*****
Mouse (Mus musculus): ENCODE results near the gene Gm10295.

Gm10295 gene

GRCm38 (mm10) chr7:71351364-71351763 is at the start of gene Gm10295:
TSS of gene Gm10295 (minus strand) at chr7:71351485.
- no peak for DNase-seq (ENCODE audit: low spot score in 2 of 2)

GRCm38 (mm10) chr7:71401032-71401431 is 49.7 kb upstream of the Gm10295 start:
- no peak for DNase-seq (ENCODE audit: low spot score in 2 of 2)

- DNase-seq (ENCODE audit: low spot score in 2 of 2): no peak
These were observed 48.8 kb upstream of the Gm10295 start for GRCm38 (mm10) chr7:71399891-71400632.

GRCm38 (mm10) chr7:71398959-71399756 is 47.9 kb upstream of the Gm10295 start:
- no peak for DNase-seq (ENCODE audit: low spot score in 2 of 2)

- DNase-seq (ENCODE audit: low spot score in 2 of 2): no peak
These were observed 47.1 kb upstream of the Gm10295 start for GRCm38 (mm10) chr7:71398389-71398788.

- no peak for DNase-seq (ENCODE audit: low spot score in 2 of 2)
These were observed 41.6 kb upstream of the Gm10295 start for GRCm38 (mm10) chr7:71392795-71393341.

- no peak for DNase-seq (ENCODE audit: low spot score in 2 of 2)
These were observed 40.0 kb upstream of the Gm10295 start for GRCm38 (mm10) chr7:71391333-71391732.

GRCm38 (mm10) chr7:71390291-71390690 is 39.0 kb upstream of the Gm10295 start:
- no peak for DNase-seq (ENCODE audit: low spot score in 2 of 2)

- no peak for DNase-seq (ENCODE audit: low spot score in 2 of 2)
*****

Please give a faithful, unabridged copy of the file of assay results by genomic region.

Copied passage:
Mouse (Mus musculus): ENCODE results near the gene Gm10295.

Gm10295 gene

GRCm38 (mm10) chr7:71351364-71351763 is at the start of gene Gm10295:
TSS of gene Gm10295 (minus strand) at chr7:71351485.
- no peak for DNase-seq (ENCODE audit: low spot score in 2 of 2)

GRCm38 (mm10) chr7:71401032-71401431 is 49.7 kb upstream of the Gm10295 start:
- no peak for DNase-seq (ENCODE audit: low spot score in 2 of 2)

- DNase-seq (ENCODE audit: low spot score in 2 of 2): no peak
These were observed 48.8 kb upstream of the Gm10295 start for GRCm38 (mm10) chr7:71399891-71400632.

GRCm38 (mm10) chr7:71398959-71399756 is 47.9 kb upstream of the Gm10295 start:
- no peak for DNase-seq (ENCODE audit: low spot score in 2 of 2)

- DNase-seq (ENCODE audit: low spot score in 2 of 2): no peak
These were observed 47.1 kb upstream of the Gm10295 start for GRCm38 (mm10) chr7:71398389-71398788.

- no peak for DNase-seq (ENCODE audit: low spot score in 2 of 2)
These were observed 41.6 kb upstream of the Gm10295 start for GRCm38 (mm10) chr7:71392795-71393341.

- no peak for DNase-seq (ENCODE audit: low spot score in 2 of 2)
These were observed 40.0 kb upstream of the Gm10295 start for GRCm38 (mm10) chr7:71391333-71391732.

GRCm38 (mm10) chr7:71390291-71390690 is 39.0 kb upstream of the Gm10295 start:
- no peak for DNase-seq (ENCODE audit: low spot score in 2 of 2)

- no peak for DNase-seq (ENCODE audit: low spot score in 2 of 2)